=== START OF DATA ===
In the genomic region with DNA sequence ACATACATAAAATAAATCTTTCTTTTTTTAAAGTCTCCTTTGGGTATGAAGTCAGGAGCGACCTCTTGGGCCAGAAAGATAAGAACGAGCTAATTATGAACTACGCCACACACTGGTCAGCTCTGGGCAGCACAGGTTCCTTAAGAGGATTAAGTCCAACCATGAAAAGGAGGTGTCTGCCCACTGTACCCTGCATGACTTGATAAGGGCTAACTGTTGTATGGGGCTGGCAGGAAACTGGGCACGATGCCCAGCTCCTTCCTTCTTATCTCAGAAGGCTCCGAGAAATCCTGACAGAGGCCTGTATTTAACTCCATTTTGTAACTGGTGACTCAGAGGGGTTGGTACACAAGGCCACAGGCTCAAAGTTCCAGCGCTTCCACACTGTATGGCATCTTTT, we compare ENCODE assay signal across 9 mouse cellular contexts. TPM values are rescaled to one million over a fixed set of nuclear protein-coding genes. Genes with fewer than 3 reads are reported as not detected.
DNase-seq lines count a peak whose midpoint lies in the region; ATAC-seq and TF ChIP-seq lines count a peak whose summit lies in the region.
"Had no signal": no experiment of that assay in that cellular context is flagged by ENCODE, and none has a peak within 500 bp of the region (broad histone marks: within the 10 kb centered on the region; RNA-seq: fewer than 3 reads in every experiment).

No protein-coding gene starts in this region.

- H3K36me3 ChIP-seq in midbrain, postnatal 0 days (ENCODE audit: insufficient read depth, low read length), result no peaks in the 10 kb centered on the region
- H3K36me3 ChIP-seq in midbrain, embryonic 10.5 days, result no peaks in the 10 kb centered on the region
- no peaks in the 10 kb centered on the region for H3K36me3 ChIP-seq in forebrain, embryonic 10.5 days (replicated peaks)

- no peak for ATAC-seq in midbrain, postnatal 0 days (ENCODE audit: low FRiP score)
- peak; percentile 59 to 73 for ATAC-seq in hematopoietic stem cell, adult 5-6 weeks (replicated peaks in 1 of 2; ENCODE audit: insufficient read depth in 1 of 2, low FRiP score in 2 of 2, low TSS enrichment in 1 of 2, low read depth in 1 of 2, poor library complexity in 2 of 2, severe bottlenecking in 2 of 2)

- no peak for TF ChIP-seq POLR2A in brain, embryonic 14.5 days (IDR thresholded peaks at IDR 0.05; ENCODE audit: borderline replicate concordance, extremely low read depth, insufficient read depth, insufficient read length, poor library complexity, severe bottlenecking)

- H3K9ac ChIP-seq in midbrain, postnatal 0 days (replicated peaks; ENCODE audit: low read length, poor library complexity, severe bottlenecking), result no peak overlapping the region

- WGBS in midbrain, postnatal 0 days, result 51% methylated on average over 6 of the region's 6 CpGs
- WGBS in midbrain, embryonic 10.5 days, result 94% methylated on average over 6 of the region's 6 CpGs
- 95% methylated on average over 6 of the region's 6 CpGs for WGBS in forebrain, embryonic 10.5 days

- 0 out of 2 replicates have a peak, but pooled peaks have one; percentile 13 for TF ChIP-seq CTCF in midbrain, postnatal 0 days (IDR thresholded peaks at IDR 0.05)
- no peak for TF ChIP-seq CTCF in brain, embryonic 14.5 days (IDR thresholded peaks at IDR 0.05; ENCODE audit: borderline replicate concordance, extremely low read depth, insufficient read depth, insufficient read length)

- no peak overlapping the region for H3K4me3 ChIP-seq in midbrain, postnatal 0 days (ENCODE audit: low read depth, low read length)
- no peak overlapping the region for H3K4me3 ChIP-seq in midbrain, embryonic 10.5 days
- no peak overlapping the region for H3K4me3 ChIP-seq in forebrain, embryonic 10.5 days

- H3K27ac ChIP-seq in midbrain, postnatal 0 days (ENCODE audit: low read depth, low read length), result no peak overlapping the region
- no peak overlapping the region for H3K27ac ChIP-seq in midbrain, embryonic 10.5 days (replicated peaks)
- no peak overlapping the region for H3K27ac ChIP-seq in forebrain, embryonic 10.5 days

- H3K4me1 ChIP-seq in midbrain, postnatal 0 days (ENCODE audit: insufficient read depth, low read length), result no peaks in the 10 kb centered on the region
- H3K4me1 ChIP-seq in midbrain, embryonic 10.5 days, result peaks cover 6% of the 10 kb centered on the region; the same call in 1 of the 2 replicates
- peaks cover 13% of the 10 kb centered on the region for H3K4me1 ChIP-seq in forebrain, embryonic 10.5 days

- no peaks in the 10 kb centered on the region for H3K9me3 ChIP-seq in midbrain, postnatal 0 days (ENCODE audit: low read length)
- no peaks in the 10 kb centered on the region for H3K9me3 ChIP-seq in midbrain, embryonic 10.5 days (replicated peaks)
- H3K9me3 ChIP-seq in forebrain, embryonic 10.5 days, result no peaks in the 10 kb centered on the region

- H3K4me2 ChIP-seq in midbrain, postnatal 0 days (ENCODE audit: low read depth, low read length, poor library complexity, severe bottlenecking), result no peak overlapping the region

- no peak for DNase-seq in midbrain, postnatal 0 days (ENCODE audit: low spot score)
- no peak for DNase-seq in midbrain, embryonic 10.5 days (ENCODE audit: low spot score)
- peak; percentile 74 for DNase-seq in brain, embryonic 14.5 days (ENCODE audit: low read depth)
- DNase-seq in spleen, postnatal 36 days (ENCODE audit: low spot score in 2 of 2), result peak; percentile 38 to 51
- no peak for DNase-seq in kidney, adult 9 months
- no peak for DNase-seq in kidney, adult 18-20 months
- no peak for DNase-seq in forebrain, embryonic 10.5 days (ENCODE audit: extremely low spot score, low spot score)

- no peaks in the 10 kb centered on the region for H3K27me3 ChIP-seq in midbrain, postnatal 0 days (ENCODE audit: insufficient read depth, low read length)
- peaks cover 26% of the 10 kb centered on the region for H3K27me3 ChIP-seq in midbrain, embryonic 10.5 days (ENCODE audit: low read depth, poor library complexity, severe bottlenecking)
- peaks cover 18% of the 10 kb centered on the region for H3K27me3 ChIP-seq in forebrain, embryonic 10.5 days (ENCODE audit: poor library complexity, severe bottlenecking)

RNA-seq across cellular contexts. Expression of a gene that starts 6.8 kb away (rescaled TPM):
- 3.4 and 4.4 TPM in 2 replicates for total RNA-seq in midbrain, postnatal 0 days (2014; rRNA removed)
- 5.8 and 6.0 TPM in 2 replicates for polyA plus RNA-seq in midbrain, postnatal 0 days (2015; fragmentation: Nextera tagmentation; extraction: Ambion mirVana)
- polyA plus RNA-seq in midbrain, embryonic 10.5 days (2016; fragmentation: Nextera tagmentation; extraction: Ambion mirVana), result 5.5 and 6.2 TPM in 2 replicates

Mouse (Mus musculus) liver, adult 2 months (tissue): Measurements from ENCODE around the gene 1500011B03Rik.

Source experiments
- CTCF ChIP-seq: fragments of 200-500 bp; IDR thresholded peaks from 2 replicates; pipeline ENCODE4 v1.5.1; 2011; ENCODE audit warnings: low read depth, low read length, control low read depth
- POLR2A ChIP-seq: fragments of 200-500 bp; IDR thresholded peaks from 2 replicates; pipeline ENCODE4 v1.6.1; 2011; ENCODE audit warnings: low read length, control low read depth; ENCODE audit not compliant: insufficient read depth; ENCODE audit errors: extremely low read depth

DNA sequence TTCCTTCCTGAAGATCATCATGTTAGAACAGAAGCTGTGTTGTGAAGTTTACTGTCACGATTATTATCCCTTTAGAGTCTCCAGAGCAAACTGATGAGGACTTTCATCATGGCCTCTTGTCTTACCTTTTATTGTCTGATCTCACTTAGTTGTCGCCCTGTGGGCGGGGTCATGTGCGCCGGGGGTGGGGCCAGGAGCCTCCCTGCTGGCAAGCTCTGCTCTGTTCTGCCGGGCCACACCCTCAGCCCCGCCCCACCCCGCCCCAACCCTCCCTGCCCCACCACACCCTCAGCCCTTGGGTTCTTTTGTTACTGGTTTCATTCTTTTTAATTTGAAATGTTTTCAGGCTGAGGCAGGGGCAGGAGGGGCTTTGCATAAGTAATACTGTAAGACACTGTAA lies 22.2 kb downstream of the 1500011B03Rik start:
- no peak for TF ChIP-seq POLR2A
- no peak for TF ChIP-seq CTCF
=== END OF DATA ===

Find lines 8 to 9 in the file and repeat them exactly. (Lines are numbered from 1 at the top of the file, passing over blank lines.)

- no peak for ATAC-seq in midbrain, postnatal 0 days (ENCODE audit: low FRiP score)
- peak; percentile 59 to 73 for ATAC-seq in hematopoietic stem cell, adult 5-6 weeks (replicated peaks in 1 of 2; ENCODE audit: insufficient read depth in 1 of 2, low FRiP score in 2 of 2, low TSS enrichment in 1 of 2, low read depth in 1 of 2, poor library complexity in 2 of 2, severe bottlenecking in 2 of 2)